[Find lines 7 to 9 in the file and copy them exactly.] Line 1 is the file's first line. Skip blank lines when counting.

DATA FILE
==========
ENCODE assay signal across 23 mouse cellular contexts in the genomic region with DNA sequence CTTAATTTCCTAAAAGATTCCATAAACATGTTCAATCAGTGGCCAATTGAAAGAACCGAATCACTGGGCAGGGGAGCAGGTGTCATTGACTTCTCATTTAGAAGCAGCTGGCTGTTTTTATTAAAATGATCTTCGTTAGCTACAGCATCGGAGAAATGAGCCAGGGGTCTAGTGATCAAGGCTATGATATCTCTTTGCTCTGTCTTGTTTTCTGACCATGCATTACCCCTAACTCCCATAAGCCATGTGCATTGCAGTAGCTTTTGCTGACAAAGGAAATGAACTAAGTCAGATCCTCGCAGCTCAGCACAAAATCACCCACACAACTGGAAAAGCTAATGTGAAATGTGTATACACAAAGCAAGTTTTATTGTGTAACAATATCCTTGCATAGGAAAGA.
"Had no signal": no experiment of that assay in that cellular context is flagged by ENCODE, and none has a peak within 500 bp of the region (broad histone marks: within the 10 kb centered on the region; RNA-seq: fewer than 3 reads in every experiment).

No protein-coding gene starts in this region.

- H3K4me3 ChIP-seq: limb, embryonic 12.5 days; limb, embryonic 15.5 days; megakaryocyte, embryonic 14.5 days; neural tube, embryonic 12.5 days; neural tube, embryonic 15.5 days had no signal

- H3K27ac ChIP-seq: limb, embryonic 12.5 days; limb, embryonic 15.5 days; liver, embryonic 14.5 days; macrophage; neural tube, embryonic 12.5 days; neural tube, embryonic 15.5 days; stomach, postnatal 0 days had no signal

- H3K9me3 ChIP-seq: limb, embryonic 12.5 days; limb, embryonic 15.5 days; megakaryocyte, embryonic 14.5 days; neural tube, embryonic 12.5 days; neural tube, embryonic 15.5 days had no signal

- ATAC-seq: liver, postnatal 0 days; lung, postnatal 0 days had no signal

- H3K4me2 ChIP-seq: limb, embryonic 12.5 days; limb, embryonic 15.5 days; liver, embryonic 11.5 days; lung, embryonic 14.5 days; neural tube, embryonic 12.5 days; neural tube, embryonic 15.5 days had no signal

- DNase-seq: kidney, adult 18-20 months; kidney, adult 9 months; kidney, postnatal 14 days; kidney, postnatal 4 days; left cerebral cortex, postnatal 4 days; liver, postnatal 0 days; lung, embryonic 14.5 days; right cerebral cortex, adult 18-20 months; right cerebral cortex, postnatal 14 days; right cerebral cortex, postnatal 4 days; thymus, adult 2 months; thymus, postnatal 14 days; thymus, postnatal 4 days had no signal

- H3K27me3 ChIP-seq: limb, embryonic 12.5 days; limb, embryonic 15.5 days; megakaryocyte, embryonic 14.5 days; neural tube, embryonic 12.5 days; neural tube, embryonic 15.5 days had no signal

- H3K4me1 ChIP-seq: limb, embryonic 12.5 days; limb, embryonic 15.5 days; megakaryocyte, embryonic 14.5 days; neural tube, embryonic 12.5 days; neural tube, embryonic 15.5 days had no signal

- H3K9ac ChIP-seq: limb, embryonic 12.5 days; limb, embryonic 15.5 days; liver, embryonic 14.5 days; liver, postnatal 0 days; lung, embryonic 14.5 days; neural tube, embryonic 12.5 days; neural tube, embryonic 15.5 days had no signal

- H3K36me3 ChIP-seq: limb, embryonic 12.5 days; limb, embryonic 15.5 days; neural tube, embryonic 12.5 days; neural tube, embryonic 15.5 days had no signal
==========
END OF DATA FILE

- ATAC-seq: liver, postnatal 0 days; lung, postnatal 0 days had no signal

- H3K4me2 ChIP-seq: limb, embryonic 12.5 days; limb, embryonic 15.5 days; liver, embryonic 11.5 days; lung, embryonic 14.5 days; neural tube, embryonic 12.5 days; neural tube, embryonic 15.5 days had no signal

- DNase-seq: kidney, adult 18-20 months; kidney, adult 9 months; kidney, postnatal 14 days; kidney, postnatal 4 days; left cerebral cortex, postnatal 4 days; liver, postnatal 0 days; lung, embryonic 14.5 days; right cerebral cortex, adult 18-20 months; right cerebral cortex, postnatal 14 days; right cerebral cortex, postnatal 4 days; thymus, adult 2 months; thymus, postnatal 14 days; thymus, postnatal 4 days had no signal